Filthy Business is a massively ambitious play, which uses three generations of a working-class Jewish family to take the pulse of the nation at three points between the mid-'60s and the early '80s. As such, it brings to mind the work of both Richard Bean and Arnold Wesker.
The drama achieves its goals by observing the Solomons, a family towered over by a tiny Godfather, who contrarily happens to be their heavily-accented, foul-mouthed matriarch.
In the last couple of years, the British stage has been graced by a series of wonderful performances by women well beyond the traditional retirement age. The latest in this line is Sara Kestelman who relishes the role of fearsome Yetta Solomon.
Given the surname, there was always a prospect of biblical allusions and not only does the lady have the wisdom necessary to bear this name but even uses the good old technique of offering to split a symbolic baby in half. She also regularly plays the immigrant card, a strand of the play that is expanded due to the presence of a pair of “coloured” immigrants.
Yetta presides over Solomon Rubber Co Ltd., established in 1922 and seemingly always in a parlous financial state. It doesn’t help that her two sons Nat and Leo, respectively Louis Hilyer and Dorian Lough, are constantly at war with each other, the former lazy and resentful, the latter busy shtupping (it helps to have a passing knowledge of Yiddish) the staff and planning to set up his own business.
Each of the three acts occurs in a period of crisis when the business is about to go under or be sold. Every time, explosive family arguments spice up proceedings and, on each occasion, it is the increasingly elderly Yetta who attempts to paper over the cracks. However, her methodology is less like a sticking plaster than an explosive device primed to cause maximum damage.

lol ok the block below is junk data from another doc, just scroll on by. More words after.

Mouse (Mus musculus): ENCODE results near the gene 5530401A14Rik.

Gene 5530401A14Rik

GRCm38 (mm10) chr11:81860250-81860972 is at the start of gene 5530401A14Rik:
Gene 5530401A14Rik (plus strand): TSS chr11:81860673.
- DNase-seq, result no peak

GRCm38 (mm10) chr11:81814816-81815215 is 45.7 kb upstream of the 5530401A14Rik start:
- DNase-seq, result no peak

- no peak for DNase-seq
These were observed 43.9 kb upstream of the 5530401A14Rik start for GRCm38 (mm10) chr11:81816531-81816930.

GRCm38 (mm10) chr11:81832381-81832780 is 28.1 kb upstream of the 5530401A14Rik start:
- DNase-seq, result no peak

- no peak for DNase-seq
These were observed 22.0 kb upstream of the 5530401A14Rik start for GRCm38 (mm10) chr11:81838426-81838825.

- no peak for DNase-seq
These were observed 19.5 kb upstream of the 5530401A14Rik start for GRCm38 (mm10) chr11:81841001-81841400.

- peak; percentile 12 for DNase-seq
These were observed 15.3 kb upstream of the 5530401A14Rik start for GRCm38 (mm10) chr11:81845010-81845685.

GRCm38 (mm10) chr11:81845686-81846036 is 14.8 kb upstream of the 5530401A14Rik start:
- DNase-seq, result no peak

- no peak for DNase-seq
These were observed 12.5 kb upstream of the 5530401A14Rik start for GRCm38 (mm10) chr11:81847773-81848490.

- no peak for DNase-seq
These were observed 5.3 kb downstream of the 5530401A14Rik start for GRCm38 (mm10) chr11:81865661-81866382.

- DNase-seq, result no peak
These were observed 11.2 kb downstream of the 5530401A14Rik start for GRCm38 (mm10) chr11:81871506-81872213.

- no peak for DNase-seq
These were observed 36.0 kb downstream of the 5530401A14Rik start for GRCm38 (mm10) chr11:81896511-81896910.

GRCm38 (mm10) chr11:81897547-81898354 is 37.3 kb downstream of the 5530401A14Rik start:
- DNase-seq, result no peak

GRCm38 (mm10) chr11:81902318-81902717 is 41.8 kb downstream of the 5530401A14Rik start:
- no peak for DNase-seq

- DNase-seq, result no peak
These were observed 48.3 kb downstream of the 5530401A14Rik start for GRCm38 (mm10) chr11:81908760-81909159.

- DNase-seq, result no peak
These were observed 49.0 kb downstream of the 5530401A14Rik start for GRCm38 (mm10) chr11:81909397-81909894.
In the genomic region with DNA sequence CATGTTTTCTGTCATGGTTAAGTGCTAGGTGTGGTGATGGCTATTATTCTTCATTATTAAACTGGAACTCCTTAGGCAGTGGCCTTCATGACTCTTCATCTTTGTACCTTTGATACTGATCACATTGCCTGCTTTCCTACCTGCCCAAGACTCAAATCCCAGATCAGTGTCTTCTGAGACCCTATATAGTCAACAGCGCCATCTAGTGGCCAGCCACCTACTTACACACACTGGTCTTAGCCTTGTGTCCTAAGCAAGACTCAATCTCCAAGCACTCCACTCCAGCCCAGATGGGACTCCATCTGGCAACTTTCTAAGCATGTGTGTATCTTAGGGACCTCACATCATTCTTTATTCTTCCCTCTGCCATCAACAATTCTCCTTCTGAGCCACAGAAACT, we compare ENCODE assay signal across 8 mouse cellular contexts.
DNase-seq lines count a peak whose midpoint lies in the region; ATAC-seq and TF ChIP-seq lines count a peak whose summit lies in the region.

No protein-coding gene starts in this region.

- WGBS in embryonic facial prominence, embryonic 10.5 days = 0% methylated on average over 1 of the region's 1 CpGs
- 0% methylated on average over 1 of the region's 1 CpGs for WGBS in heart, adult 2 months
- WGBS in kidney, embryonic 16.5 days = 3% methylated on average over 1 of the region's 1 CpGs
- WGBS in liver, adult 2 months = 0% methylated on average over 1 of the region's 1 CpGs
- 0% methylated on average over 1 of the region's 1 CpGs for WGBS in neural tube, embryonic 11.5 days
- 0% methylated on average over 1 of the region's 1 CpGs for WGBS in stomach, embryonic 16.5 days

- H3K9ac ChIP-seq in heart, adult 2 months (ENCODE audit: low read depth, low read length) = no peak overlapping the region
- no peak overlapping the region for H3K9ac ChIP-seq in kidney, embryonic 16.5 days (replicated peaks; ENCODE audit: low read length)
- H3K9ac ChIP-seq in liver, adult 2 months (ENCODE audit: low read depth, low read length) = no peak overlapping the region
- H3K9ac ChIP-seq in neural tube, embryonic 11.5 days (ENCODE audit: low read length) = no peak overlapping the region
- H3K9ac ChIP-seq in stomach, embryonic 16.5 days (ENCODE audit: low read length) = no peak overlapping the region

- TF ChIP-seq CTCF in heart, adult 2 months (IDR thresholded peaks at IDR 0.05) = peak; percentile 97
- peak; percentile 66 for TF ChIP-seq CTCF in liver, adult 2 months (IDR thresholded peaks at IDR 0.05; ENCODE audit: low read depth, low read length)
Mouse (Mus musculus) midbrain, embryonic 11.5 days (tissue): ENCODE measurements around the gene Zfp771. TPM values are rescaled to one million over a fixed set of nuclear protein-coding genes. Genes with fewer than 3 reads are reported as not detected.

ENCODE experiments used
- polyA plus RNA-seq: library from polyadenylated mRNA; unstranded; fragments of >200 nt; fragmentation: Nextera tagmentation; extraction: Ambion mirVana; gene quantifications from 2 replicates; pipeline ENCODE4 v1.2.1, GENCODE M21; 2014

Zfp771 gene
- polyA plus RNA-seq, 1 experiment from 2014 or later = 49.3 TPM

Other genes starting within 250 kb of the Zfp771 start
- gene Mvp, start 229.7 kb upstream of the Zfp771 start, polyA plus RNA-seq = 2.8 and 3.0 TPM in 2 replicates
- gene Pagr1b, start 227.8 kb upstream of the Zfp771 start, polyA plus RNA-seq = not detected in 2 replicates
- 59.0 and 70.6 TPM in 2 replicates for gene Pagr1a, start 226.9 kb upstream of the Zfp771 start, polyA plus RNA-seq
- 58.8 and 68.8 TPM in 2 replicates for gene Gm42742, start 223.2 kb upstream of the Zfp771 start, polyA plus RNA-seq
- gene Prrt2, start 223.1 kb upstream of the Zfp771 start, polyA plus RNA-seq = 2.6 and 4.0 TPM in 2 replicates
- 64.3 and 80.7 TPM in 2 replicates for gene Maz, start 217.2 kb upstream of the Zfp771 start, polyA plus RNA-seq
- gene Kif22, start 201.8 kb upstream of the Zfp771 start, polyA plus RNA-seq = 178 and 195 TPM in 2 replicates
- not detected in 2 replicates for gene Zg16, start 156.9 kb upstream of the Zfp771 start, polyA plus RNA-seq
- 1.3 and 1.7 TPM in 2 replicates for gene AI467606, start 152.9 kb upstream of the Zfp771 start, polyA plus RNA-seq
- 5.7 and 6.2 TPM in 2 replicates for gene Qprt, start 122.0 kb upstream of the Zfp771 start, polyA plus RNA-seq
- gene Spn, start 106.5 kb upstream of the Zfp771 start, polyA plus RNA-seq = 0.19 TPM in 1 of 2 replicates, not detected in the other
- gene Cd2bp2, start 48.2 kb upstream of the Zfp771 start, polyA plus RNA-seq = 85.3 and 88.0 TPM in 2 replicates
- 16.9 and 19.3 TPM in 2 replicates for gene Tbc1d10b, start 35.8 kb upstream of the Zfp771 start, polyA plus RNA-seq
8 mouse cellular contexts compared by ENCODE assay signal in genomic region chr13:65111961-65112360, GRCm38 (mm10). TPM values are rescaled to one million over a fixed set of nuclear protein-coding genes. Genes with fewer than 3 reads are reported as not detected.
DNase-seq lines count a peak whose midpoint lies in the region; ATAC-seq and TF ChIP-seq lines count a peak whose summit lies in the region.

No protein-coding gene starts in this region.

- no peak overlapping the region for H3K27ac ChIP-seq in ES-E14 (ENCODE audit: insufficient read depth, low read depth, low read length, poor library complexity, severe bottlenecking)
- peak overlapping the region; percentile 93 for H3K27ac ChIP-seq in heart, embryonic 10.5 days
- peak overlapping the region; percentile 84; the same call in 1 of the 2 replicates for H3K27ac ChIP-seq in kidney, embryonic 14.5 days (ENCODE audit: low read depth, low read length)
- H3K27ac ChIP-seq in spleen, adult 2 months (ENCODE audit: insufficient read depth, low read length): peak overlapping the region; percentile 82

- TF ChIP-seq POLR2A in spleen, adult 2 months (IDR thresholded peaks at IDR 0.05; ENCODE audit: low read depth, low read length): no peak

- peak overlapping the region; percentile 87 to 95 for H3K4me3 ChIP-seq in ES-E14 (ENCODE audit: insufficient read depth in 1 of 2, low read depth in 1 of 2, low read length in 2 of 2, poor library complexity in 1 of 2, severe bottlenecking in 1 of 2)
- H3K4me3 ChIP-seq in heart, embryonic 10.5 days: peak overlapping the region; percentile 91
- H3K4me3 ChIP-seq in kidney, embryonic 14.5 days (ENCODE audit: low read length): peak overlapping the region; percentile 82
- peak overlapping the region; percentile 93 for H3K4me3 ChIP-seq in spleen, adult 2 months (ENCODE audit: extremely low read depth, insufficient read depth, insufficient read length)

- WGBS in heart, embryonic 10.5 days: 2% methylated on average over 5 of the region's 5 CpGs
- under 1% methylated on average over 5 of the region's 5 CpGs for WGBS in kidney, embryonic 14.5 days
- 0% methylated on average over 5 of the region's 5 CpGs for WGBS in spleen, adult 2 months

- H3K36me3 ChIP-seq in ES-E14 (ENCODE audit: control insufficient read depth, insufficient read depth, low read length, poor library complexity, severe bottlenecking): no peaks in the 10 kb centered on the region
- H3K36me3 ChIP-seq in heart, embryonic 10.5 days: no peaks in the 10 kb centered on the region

Ryan Craig ensures that comedy is interspersed with social commentary and good old-fashioned family drama, which occasionally threatens to spill over into melodrama but generally escapes just in time.
Repeatedly through the evening, someone seems to have got the better of Yetta. In the first scenes, it is her two sons, although Leo’s Irish wife Eileen played by Mairead McKinley also puts up a strong opposition, primarily to support both her husband and Callum Woodhouse as son Mickey, who would rather be a hairdresser than join the family rubber business.
By the beginning of the 1970s, the fashions have changed, while the second generation is beginning to suffer from injury and illness. This leaves a potential opportunity for Mickey and Edmund Derrington as his friend Monty to move the business on. However, opposition from Nat’s branch, along with some underhanded dealings closer to home, keeps the business within the family.
Even in great old age, as Margaret Thatcher holds sway following the Falklands War, Yetta still has an uncanny knack of finding weak spots in the toughest of men, always rising like a phoenix from the ashes of family disasters. Only when Monty returns a new man does the irrepressible non-Godfather seems close to submission.
On Ashley Martin Davis’s impressively and depressingly detailed, revolving set, Edward Hall ensures that pace is maintained almost throughout a thought-provoking evening that works well as a family drama but should also resonate long after viewers leave the theatre, particularly as they consider issues of today’s hot topic, immigration in the context of family values.
Reviewer: Philip Fisher